It is no secret that, until he decided on Ulysses S. Grant, President Lincoln had nothing but trouble with his generals in charge of the Army of the Potomac. They were specialists in losing battles, such as Ambrose Burnside at Fredericksburg, who would have attacked again into the teeth of Robert E. Lee’s guns had Lincoln not removed him. When he did, he replaced him with “Fighting Joe” Hooker, one of the more promising of his subordinates.
At the outset, Hooker looked good. Not only was he dashing and debonair, but he seemed to have put together a good plan for attacking—and encircling—Lee’s Army of Northern Virginia.
But then, something happened. Lee and Stonewall Jackson worked out a highly successful attack on Hooker’s right flank at Chancellorsville. That flank folded, spectacularly. And then, surprisingly, Hooker folded. It was a case of sheer funk. He started issuing contradictory orders while Lee picked him apart. Even when one of Hooker’s generals (Sedgewick) re-took Fredericksburg, it still made Chancellorsville one of the North’s most spectacular losses.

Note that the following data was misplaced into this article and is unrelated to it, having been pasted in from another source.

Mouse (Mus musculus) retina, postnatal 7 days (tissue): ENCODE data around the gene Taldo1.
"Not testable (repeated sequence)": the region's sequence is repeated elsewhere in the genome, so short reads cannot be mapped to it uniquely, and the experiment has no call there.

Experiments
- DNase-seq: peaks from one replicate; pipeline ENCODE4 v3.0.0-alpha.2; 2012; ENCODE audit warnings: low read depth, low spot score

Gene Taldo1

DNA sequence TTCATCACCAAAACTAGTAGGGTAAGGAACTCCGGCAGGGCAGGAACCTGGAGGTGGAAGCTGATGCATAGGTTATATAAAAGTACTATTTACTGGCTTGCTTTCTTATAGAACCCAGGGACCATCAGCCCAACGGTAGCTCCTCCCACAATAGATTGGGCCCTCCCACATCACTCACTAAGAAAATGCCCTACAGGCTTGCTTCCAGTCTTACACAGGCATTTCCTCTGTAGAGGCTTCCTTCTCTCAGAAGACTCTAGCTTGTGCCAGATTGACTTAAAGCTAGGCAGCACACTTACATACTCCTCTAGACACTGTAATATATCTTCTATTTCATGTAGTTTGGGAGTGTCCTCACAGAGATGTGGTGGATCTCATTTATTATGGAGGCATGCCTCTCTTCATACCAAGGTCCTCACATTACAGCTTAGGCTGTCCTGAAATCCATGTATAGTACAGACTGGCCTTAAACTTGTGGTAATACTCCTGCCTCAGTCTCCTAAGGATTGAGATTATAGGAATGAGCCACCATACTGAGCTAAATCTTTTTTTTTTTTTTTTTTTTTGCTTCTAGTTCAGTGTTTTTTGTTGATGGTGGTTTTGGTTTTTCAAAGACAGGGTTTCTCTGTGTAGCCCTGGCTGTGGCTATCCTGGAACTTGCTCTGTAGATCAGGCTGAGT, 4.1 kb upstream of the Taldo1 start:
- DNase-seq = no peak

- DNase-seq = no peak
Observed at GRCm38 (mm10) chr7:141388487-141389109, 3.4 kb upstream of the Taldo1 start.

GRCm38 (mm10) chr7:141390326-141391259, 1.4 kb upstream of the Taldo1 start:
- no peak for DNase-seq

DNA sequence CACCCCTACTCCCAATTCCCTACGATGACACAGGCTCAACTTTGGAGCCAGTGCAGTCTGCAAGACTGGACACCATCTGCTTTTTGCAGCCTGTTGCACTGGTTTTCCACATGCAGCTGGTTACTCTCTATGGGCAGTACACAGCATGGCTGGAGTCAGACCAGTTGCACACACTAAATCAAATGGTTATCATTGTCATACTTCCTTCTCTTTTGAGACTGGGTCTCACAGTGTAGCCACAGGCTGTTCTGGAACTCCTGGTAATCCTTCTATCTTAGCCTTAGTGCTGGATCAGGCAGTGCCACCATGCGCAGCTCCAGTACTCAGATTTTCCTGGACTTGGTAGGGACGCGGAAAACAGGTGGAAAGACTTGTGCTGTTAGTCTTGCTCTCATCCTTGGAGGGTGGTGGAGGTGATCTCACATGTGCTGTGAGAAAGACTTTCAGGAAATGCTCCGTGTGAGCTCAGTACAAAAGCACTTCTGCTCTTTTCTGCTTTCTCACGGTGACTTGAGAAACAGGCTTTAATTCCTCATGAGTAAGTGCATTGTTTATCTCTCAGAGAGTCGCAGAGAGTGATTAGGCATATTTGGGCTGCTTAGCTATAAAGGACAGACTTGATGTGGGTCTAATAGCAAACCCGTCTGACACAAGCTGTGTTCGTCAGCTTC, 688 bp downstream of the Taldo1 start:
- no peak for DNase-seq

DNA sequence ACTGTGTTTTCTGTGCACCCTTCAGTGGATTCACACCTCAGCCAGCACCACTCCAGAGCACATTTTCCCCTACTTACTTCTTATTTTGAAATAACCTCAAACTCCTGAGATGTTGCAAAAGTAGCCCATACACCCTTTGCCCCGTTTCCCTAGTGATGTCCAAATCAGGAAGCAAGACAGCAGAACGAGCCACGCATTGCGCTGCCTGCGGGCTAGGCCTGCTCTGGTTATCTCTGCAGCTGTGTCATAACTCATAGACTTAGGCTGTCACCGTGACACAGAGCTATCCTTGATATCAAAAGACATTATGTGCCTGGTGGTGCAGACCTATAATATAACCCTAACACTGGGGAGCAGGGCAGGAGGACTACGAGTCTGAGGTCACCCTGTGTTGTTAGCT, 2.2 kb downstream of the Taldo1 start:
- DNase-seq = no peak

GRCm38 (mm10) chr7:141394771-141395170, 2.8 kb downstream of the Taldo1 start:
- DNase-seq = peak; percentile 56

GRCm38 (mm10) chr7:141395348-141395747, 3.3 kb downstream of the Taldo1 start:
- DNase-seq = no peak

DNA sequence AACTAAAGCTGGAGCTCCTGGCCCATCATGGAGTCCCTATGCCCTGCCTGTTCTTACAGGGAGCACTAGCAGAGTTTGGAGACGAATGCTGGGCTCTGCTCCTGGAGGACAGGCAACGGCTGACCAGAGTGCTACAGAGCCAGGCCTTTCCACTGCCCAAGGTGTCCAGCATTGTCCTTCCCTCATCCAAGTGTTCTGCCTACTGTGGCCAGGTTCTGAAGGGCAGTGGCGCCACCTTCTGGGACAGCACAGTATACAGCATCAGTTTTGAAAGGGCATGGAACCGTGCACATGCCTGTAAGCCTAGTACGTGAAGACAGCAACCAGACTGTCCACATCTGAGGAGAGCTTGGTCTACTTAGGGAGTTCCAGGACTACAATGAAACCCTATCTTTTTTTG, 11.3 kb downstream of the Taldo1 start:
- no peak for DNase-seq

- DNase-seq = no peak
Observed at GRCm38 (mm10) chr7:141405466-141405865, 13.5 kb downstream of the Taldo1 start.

It reminds me of the time I was backing up my car in a parking lot, not thinking someone was right behind me. It was a woman driver who just panicked as she saw my car coming at her at the frightening speed of 5 mph.
There had been no sign in previous battles that Hooker would lose his marbles once he was put in charge. But he did nonetheless.
Incidentally, the term hooker to refer to a prostitute comes from Joe Hooker’s surname. Before he took charge, he was quite a drinker and parter. Perhaps he should have had a few drinks at Chancellorsville, together with some loose women. The result couldn’t have been worse.
Unfortunately for Lee, he lost his favorite subordinate, Stonewall Jackson, to a case of friendly fire. What was at first a wounded arm wound up being an amputated arm followed by a fatal case of pneumonia.